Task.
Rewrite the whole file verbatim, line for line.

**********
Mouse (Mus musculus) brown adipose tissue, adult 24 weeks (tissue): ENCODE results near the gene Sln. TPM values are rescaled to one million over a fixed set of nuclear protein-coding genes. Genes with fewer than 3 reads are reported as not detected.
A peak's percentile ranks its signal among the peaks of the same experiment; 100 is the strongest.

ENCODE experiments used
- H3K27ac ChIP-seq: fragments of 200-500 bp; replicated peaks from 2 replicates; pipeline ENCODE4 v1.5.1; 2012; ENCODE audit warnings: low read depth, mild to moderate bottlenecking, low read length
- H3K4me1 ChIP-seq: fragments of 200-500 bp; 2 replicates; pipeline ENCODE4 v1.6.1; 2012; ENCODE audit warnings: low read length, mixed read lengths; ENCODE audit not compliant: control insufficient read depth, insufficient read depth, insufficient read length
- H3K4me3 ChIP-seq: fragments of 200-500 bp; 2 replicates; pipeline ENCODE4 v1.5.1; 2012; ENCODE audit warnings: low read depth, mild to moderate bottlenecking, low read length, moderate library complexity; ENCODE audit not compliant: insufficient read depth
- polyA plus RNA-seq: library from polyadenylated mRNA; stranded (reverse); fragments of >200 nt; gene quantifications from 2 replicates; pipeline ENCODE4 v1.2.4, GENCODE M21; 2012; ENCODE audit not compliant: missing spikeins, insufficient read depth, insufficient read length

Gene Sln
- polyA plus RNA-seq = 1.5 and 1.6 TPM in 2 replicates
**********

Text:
Mouse (Mus musculus) brown adipose tissue, adult 24 weeks (tissue): ENCODE results near the gene Sln. TPM values are rescaled to one million over a fixed set of nuclear protein-coding genes. Genes with fewer than 3 reads are reported as not detected.
A peak's percentile ranks its signal among the peaks of the same experiment; 100 is the strongest.

ENCODE experiments used
- H3K27ac ChIP-seq: fragments of 200-500 bp; replicated peaks from 2 replicates; pipeline ENCODE4 v1.5.1; 2012; ENCODE audit warnings: low read depth, mild to moderate bottlenecking, low read length
- H3K4me1 ChIP-seq: fragments of 200-500 bp; 2 replicates; pipeline ENCODE4 v1.6.1; 2012; ENCODE audit warnings: low read length, mixed read lengths; ENCODE audit not compliant: control insufficient read depth, insufficient read depth, insufficient read length
- H3K4me3 ChIP-seq: fragments of 200-500 bp; 2 replicates; pipeline ENCODE4 v1.5.1; 2012; ENCODE audit warnings: low read depth, mild to moderate bottlenecking, low read length, moderate library complexity; ENCODE audit not compliant: insufficient read depth
- polyA plus RNA-seq: library from polyadenylated mRNA; stranded (reverse); fragments of >200 nt; gene quantifications from 2 replicates; pipeline ENCODE4 v1.2.4, GENCODE M21; 2012; ENCODE audit not compliant: missing spikeins, insufficient read depth, insufficient read length

Gene Sln
- polyA plus RNA-seq = 1.5 and 1.6 TPM in 2 replicates